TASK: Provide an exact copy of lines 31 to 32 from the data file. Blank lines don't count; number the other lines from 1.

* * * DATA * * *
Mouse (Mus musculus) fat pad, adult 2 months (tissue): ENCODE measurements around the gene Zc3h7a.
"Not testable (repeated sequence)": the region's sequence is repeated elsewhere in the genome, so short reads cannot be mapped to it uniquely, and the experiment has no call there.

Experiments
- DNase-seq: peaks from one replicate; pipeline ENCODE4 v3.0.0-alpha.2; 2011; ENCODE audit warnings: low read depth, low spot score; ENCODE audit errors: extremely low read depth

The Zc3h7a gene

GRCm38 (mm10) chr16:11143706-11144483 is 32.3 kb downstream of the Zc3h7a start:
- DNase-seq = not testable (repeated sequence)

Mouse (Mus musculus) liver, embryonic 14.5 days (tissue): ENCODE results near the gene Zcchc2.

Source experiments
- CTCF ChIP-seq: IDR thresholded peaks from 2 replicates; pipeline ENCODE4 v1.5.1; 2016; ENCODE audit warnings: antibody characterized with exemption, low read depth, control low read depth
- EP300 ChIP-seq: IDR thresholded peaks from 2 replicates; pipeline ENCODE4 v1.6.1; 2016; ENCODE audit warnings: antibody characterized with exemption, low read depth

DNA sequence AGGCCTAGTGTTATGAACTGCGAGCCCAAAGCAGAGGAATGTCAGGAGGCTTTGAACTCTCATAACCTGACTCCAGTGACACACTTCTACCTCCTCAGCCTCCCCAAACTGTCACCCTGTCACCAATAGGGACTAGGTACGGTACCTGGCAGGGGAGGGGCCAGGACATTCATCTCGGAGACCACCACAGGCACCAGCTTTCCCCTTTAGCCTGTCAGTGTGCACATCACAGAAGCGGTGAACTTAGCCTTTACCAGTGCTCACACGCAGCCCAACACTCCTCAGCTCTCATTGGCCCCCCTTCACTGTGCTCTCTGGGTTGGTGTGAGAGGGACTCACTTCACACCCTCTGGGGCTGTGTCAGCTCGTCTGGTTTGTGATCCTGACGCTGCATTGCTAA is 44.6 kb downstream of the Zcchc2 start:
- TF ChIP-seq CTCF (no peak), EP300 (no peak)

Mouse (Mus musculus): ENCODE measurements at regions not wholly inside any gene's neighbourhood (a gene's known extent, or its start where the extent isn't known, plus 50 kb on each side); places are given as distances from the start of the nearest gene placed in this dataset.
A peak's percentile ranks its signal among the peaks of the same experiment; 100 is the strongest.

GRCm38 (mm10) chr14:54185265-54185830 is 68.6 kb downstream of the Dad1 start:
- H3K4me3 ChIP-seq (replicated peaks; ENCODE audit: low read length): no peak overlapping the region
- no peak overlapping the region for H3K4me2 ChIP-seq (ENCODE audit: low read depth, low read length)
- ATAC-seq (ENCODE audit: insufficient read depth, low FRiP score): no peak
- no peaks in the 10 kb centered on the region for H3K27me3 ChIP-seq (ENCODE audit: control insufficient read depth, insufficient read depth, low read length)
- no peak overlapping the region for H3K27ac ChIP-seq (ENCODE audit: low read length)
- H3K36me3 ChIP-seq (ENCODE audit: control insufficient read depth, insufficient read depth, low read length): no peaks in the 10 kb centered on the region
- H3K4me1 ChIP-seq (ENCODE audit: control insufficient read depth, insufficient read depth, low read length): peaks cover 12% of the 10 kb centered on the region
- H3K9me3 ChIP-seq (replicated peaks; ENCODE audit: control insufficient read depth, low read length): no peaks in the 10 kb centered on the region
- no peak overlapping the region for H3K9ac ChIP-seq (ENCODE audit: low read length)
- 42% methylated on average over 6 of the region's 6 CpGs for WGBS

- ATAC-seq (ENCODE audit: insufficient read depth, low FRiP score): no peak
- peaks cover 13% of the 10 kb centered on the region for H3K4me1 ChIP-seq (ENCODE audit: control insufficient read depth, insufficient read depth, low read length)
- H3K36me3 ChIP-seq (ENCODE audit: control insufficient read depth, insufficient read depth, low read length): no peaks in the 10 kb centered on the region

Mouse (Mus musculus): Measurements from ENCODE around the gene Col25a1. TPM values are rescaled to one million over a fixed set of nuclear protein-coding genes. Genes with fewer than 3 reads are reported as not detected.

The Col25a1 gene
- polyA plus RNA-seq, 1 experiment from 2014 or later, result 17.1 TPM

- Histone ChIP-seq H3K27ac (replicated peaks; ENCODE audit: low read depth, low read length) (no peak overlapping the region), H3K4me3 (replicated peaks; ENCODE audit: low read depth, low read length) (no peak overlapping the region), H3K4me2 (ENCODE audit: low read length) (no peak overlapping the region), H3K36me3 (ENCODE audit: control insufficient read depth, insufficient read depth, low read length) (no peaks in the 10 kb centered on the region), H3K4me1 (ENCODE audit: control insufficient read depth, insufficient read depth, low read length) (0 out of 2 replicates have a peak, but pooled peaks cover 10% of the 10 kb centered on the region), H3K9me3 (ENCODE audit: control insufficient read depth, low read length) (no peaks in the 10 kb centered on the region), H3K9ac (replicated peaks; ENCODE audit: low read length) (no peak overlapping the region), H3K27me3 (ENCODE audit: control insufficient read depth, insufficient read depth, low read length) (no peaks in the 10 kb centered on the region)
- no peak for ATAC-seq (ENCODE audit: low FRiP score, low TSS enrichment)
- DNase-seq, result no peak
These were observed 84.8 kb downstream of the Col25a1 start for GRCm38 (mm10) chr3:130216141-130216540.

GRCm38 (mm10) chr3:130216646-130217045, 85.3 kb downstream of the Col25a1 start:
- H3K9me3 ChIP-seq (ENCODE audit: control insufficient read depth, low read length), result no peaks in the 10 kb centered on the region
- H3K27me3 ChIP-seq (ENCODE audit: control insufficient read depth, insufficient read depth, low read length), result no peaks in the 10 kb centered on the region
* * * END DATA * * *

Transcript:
The Col25a1 gene
- polyA plus RNA-seq, 1 experiment from 2014 or later, result 17.1 TPM